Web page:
The enhanced degree of communication that Web 2.0 utilities enable is changing the corporate world, for good or for ill, as enterprises decide whether to reject or embrace concepts like wikis, blogs, social networks and video-sharing. The trend has touched the academic world in similar ways. Web 2.0 utilities have raised concerns about security in nearly all IT fields, and educational institutions are no exception. “The biggest worries schools have are hackers getting into the Web site,” Steve Yin of Web security appliance firm St. Bernard told TechNewsWorld.
For example, consider the experience of Ken Pappas, vice president of marketing and security strategist for Top Layer Networks. He observed this hacking mentality firsthand when he recently took his son to college to start his freshman year. When they entered the dorm room, his son’s new roommate was working on a computer.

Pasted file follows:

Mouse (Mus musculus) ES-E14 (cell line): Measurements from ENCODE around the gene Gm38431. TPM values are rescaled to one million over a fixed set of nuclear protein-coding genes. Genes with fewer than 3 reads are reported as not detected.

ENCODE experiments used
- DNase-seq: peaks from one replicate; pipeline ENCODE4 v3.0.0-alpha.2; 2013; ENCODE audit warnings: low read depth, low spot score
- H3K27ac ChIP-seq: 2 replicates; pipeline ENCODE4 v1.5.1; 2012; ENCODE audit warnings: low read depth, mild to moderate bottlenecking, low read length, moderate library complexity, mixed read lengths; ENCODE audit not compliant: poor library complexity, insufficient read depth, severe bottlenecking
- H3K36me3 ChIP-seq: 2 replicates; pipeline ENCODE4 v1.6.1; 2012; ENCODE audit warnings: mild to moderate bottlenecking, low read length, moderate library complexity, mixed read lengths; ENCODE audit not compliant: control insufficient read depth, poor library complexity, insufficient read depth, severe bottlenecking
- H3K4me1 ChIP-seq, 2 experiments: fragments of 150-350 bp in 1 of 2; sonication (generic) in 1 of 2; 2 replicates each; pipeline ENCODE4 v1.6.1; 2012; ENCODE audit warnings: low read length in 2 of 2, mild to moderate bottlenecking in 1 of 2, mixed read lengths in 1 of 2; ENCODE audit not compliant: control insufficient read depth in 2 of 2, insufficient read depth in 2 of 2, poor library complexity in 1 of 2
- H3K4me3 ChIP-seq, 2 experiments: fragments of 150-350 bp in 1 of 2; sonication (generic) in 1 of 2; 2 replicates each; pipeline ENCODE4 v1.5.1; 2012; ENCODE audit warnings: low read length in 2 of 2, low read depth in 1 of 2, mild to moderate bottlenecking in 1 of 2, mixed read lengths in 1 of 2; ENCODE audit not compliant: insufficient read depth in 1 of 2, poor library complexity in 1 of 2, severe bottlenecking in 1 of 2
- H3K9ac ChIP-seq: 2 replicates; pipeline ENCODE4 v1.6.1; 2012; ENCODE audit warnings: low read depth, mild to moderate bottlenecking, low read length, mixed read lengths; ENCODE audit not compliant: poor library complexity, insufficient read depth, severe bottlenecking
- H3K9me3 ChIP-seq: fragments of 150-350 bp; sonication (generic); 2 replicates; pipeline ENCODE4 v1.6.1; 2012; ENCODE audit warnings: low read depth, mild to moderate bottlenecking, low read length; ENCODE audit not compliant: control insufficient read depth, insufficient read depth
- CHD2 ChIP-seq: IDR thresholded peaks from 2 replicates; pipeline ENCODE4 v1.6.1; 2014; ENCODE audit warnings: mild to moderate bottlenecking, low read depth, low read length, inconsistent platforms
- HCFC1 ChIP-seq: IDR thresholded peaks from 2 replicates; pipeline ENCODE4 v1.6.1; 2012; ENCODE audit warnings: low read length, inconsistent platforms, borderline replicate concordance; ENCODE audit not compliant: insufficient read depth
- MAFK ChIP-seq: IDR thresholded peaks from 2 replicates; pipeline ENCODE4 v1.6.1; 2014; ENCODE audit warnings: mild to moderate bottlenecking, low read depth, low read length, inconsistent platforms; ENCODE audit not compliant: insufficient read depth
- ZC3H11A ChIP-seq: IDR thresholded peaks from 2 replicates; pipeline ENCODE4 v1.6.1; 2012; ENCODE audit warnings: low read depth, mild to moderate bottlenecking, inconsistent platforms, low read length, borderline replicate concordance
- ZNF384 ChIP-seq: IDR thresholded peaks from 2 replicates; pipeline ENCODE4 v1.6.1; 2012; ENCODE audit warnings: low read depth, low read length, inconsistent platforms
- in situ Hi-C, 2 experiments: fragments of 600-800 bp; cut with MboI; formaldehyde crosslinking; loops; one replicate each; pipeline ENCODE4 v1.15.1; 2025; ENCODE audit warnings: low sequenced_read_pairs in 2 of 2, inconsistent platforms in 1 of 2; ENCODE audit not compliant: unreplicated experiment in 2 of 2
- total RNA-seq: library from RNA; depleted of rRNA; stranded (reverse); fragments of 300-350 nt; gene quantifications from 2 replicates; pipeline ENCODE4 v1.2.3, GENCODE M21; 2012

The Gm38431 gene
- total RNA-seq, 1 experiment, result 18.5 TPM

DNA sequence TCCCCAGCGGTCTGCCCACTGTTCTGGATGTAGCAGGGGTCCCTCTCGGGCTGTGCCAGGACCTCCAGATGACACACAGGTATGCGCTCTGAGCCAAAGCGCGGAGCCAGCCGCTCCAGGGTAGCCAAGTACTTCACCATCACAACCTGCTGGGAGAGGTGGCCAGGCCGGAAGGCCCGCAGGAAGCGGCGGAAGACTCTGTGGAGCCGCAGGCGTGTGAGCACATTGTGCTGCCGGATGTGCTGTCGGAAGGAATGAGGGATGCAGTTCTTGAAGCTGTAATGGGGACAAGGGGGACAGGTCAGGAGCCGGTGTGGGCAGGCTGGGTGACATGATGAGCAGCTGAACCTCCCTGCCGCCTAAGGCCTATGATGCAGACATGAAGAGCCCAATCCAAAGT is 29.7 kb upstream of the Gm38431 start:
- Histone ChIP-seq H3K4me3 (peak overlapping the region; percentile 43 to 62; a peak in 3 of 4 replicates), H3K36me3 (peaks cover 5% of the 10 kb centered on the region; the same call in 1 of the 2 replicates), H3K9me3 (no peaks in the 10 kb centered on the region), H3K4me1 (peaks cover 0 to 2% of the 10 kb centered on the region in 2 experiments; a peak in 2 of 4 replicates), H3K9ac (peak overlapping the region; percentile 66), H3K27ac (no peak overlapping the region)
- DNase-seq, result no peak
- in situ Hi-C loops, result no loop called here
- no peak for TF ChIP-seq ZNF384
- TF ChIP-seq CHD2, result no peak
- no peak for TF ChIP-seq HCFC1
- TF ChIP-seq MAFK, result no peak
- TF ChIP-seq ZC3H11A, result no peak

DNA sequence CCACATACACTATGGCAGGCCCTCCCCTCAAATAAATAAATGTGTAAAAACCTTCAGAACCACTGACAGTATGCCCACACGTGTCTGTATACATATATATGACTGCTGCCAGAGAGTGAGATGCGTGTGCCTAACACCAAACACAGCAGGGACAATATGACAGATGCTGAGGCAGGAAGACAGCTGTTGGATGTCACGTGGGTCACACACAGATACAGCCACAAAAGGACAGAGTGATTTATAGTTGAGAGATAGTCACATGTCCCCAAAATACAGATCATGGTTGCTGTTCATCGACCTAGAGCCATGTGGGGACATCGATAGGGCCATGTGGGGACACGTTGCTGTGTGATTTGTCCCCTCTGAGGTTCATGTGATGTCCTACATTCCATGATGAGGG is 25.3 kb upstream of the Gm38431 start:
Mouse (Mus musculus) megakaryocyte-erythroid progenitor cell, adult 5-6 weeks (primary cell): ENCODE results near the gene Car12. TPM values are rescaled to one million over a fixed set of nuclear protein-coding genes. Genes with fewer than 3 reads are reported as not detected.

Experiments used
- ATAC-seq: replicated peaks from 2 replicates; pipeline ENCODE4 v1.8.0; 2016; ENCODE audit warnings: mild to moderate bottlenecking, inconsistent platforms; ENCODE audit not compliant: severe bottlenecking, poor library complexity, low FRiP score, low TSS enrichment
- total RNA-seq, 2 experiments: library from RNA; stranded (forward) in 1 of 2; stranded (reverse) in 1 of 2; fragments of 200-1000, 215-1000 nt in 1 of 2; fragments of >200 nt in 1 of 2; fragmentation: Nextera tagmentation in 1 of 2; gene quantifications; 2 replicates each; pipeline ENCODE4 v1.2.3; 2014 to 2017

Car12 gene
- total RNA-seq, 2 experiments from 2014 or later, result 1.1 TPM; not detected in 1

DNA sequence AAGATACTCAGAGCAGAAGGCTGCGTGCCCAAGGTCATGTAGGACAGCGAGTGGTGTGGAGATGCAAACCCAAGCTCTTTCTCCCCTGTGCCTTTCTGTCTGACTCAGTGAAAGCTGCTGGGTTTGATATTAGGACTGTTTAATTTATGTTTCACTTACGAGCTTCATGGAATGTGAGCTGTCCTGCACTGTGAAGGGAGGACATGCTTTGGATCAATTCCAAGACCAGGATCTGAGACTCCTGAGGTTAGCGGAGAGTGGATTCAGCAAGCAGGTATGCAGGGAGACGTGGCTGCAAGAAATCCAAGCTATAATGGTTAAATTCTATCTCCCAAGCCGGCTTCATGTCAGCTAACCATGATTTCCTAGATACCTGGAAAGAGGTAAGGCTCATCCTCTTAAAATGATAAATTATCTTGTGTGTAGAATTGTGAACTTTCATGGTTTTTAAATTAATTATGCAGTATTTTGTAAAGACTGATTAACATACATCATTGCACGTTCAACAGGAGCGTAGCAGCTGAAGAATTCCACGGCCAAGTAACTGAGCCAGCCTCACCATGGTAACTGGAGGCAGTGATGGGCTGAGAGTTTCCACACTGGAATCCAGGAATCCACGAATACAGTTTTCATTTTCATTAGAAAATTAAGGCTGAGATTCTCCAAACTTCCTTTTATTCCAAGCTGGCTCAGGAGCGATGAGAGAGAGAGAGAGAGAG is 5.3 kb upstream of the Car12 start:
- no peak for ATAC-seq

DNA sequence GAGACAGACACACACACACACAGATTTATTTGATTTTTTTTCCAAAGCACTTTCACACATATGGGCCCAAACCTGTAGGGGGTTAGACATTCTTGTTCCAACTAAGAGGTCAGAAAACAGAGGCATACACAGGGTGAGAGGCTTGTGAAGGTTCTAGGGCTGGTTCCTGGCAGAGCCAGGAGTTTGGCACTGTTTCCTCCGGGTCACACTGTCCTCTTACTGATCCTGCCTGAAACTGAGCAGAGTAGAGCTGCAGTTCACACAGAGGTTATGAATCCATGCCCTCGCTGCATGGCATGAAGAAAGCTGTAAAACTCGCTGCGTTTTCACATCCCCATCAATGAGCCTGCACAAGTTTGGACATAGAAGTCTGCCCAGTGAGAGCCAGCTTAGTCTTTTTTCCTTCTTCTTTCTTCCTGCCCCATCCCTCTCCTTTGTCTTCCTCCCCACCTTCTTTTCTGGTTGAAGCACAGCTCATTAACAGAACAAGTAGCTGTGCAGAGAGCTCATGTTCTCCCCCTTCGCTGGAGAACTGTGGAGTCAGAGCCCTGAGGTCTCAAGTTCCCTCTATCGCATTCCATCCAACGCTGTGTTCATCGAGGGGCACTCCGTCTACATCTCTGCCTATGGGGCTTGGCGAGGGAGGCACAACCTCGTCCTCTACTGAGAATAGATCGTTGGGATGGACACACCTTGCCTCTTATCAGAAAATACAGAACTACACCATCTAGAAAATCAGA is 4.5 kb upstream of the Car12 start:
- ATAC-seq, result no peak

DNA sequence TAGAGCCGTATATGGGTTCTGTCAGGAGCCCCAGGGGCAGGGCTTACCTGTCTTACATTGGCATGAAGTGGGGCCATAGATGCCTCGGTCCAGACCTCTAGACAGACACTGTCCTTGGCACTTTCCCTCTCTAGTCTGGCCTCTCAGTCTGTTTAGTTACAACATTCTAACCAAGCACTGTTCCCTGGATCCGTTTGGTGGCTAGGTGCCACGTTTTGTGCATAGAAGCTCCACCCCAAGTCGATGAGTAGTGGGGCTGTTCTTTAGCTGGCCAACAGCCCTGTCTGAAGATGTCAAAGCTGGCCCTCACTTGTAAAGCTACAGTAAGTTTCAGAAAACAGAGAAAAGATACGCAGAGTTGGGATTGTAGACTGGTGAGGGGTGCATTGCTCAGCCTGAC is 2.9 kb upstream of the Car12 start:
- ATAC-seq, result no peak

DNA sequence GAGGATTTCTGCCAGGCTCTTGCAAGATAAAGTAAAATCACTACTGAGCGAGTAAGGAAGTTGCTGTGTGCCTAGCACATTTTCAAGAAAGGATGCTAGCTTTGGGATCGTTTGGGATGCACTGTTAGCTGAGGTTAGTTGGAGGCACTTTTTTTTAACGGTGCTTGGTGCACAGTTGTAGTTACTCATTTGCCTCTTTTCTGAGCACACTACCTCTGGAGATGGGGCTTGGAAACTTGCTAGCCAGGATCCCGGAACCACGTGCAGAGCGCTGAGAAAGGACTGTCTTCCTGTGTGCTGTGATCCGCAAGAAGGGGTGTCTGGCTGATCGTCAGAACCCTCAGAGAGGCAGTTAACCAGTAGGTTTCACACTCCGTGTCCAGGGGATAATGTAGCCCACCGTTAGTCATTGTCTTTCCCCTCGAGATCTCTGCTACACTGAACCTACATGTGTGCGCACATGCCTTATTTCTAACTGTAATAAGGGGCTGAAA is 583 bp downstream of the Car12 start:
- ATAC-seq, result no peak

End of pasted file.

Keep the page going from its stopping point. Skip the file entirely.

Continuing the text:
“Obviously being interested in computers, I asked the student what he was working on. The kid replied that he was hacking into the finance office computer so he could mark his tuition account as paid,” Pappas told TechNewsworld.